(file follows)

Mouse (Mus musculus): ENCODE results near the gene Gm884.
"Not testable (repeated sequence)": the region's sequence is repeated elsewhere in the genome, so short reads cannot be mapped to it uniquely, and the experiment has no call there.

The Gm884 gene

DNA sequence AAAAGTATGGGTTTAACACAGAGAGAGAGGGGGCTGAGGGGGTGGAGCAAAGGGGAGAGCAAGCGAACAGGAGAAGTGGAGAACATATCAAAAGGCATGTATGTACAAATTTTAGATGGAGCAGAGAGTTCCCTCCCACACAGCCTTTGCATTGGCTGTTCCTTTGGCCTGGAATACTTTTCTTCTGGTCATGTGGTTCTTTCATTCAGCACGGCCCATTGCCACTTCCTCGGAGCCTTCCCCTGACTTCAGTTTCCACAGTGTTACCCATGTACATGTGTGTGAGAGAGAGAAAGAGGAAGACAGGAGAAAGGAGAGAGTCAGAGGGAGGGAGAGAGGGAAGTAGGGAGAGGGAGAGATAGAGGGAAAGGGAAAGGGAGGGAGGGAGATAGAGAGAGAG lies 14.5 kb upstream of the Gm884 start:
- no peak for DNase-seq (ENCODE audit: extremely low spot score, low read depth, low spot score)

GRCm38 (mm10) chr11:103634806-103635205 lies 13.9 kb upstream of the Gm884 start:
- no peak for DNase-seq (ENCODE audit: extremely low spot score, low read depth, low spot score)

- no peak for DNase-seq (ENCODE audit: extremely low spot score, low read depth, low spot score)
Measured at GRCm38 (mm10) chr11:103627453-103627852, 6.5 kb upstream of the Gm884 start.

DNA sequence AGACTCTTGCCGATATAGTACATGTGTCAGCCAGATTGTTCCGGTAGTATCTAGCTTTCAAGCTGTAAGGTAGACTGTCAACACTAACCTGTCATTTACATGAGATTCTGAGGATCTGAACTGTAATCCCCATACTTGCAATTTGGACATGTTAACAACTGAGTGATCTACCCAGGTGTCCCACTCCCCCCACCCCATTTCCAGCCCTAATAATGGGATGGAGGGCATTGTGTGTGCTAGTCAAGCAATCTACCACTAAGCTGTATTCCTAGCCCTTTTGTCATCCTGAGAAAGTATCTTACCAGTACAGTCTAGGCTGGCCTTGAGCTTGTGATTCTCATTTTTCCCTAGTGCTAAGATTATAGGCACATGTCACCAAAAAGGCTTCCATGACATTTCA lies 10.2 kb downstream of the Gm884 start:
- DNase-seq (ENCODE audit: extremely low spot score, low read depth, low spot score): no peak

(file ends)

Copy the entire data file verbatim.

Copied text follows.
Mouse (Mus musculus): ENCODE results near the gene Gm884.
"Not testable (repeated sequence)": the region's sequence is repeated elsewhere in the genome, so short reads cannot be mapped to it uniquely, and the experiment has no call there.

The Gm884 gene

DNA sequence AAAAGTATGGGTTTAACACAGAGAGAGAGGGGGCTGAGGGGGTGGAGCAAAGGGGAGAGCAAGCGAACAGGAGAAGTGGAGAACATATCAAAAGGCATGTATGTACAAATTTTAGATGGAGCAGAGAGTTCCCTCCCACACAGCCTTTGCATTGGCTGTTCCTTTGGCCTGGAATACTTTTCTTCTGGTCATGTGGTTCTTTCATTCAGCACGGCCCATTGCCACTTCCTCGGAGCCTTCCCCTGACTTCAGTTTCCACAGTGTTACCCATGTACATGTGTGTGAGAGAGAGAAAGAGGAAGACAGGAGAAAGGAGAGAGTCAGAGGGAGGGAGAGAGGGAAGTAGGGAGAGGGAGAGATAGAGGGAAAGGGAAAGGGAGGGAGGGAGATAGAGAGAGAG lies 14.5 kb upstream of the Gm884 start:
- no peak for DNase-seq (ENCODE audit: extremely low spot score, low read depth, low spot score)

GRCm38 (mm10) chr11:103634806-103635205 lies 13.9 kb upstream of the Gm884 start:
- no peak for DNase-seq (ENCODE audit: extremely low spot score, low read depth, low spot score)

- no peak for DNase-seq (ENCODE audit: extremely low spot score, low read depth, low spot score)
Measured at GRCm38 (mm10) chr11:103627453-103627852, 6.5 kb upstream of the Gm884 start.

DNA sequence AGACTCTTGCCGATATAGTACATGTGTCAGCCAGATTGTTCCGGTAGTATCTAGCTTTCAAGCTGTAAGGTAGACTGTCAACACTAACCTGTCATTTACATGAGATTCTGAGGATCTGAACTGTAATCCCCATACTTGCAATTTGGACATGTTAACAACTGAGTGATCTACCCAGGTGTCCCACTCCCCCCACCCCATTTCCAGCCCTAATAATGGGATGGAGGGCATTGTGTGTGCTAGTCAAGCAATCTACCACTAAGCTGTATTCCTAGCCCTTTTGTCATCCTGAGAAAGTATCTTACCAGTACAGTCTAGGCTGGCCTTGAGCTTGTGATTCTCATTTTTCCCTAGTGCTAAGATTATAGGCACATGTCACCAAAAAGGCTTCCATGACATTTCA lies 10.2 kb downstream of the Gm884 start:
- DNase-seq (ENCODE audit: extremely low spot score, low read depth, low spot score): no peak